The changing Singaporean design scene and how an e-commerce agency turned to branding

Darling Visual Communications’ creative director Chin Yuanhong on why “the design should be simple, the creative process should never be.”

5 August 2021
Reading Time
3 minute read


Darling Visual Communications was founded in 2011, originally as a website design company creating e-commerce websites using flash. A decade later and the Singapore-based studio has changed tact significantly. Now an award-winning multidisciplinary design consultancy, the studio prides itself on designing unique brand identities for a range of clients, from coffee roasters to artisanal chocolate and restaurant businesses. The transformation from web designers to branding agents was gradual, as creative director Chin Yuanhong tells us: “Our clients frequently approached us with their competitors’ sites as a reference for their own. However, that was a compromise on their brand’s visual identity, the very representation of their company’s essence and expression.” The lack of branding led Darling to specialise in the matter, growing over time to become known as a design studio.

Approaching each new brief with an open mind, Darling allows the research to guide the visual solution. “Our objective is to find the balance between ‘creating’ the brand and ‘translating’ the company’s vision,” adds Yuanhong. In turn, the team of designers are fiercely critical in each and every step of the creative process, guided by the mantra: “The design should be simple, the creative process should never be.”

While Singapore is not necessarily known for its creative scene, the creative director tells us about the growing industry at present. “It’s thriving right now, especially with the help of the government to promote and push the industry,” says Yuanhong. With increasing amounts of young people looking to join the creative community and express their creative passion, Yuanhong notes an undoubtable recognition for the importance of the arts in comparison to a decade ago.


Darling Visual Communications: The Acai Collective (Copyright © Darling Visual Communications, 2021)

Despite this uptake in creative endeavours, the creative director admits that some business owners still prefer to opt for templated designs, “compromising their ability to imbue meaning into the design of their brand.” With this in mind, Darling positions itself as a bridge between companies and design artistry. Slotting itself amongst a love and appreciation for branding, and the wants and needs of a client, the studio likes to go beyond the surface when attacking a brief. This means looking into how a conceptual design system can be translated deep into all layers of the business.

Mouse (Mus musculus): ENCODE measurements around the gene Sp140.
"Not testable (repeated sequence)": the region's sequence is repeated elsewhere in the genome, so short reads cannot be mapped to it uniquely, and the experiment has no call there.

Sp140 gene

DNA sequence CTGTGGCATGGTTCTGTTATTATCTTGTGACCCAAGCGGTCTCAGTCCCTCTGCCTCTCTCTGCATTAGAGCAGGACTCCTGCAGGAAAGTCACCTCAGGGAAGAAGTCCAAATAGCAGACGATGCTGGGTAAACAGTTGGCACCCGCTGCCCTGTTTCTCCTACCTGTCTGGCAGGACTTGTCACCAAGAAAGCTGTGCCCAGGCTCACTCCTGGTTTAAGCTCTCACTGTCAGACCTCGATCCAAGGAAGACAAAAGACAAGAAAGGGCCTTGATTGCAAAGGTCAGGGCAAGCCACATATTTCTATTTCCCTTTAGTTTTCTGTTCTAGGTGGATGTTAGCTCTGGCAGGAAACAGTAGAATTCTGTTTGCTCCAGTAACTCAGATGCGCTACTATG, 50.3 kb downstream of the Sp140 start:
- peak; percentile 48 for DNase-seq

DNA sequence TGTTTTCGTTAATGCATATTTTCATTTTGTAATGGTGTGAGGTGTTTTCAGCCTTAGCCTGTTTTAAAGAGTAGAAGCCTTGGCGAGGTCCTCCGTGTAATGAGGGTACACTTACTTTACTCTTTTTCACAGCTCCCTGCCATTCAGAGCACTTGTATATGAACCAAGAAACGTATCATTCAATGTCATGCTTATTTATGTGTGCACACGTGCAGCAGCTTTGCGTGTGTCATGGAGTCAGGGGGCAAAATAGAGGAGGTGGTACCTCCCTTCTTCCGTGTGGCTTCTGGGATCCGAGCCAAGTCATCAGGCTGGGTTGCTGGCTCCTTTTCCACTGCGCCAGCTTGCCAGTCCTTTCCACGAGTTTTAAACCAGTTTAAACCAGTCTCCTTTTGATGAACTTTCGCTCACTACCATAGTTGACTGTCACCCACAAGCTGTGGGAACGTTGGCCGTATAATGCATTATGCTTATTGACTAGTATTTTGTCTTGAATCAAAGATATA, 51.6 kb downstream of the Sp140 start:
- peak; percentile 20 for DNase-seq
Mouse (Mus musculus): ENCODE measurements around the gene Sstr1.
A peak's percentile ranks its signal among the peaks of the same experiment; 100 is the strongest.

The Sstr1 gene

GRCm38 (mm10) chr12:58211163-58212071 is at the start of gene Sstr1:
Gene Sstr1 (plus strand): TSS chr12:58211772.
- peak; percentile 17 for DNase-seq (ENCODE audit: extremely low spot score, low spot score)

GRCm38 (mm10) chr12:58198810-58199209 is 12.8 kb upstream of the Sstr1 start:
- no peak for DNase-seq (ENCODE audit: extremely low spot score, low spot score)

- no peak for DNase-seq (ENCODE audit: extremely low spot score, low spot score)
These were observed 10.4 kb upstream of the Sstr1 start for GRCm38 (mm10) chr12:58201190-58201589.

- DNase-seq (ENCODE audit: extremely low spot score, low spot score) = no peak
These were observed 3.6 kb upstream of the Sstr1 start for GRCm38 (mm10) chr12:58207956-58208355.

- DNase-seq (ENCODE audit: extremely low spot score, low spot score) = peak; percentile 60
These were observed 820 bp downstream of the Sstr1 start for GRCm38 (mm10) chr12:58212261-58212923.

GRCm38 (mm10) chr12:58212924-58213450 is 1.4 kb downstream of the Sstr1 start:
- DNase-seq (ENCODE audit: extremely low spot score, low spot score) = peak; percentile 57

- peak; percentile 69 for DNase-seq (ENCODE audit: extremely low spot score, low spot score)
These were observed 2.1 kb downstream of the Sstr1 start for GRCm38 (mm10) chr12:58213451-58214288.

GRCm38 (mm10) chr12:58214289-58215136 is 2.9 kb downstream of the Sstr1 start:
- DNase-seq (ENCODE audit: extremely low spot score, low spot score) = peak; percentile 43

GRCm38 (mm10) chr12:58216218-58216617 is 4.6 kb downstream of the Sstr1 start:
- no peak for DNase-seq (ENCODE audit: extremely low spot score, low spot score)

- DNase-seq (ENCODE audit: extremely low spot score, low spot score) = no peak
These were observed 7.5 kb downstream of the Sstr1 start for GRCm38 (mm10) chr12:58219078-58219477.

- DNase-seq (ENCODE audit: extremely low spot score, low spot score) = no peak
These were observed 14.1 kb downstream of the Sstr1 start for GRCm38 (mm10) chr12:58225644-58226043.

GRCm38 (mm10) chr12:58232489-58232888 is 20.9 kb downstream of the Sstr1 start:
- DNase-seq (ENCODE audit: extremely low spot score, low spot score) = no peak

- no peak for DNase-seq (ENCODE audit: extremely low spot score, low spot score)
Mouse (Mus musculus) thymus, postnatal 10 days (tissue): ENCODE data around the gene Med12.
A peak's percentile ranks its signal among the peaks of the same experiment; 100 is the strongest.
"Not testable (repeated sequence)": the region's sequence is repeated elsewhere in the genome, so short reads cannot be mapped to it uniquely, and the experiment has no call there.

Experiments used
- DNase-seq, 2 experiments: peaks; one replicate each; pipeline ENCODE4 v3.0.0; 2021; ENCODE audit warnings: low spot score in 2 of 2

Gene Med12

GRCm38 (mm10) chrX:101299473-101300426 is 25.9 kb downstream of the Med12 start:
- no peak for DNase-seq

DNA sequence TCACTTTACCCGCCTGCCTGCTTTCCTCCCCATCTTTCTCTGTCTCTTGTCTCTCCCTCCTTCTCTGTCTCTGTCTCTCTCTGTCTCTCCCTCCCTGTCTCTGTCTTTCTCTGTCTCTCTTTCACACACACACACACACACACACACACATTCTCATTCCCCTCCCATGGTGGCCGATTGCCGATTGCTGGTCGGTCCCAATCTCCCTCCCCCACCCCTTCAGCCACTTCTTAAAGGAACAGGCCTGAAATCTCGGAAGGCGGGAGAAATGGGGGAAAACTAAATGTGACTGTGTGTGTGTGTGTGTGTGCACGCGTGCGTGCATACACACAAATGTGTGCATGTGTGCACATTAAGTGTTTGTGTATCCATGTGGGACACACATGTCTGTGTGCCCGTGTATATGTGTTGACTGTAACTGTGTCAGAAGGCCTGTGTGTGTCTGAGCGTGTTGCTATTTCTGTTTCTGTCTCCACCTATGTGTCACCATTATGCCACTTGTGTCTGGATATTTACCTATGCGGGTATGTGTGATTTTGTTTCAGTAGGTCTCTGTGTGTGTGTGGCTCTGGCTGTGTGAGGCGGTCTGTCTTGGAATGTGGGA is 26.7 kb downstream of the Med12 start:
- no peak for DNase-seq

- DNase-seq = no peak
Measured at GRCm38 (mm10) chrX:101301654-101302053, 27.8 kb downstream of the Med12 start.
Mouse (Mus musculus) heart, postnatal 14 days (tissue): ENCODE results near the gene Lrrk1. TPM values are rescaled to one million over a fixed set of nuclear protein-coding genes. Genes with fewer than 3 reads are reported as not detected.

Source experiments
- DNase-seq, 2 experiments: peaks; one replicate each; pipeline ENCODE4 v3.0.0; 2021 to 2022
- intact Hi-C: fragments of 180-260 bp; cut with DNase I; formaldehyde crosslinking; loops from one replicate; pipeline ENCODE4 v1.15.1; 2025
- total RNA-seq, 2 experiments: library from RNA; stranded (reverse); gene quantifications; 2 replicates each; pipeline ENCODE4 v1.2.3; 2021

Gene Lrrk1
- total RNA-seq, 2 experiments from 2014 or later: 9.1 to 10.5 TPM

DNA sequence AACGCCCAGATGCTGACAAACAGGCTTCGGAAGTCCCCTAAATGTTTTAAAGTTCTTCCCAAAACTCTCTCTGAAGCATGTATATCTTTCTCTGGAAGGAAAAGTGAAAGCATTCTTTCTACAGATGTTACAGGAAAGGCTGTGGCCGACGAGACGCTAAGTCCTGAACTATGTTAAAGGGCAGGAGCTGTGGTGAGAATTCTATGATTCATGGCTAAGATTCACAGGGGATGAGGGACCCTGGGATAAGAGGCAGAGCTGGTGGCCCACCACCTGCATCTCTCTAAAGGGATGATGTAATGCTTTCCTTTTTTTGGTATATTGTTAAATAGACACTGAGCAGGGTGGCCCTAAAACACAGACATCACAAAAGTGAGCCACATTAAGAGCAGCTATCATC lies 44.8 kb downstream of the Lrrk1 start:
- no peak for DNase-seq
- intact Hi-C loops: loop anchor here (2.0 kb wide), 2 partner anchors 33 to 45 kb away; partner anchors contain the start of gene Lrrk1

Yuanhong talks us through a couple of recent projects of late. The first, sees Darling create the identity for Compound Coffee Company. Designing a logotype inspired by chemistry flow charts, the studio references the company’s title in a straightforward interpretation, where there is little room for brand confusion. Taking an almost scientific approach to the branding, which resonates with the company’s vision to be a leading roasters specialising in research and experimentation, the design also seeks to highlight how coffee is produced by a “chain” effort – from the farmers who harvest the beans to the barista who makes the cup of coffee in the end.

Elsewhere, Darling designed a custom display typeface for a local magazine. The typeface embodies both Eastern and Western influences, capturing a spirit which can be found in much of Singapore. Starting out by collecting samples of oriental calligraphy, the design process saw Darling merge the brush strokes with Latin letterforms and after multiple iterations, the final bespoke typeface was complete. Recently, Darling has also designed an art book titled The New Thinking for Ang Ah Tee, devised the brand identity for clothing brand Dear Collective and much more. As for the future, the agency hopes to become more global and more interdisciplinary, expanding into product design and other areas of the arts too.

GalleryCopyright © Darling Visual Communications, 2021




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Darling Visual Communications: Ang Ah Tee (Copyright © Darling Visual Communications, 2021)

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About the Author

Jyni Ong

Jyni joined It’s Nice That as an editorial assistant in August 2018 after graduating from The Glasgow School of Art’s Communication Design degree. In March 2019 she became a staff writer and in June 2021, she was made associate editor. Feel free to drop Jyni a note if you have an exciting story for the site.

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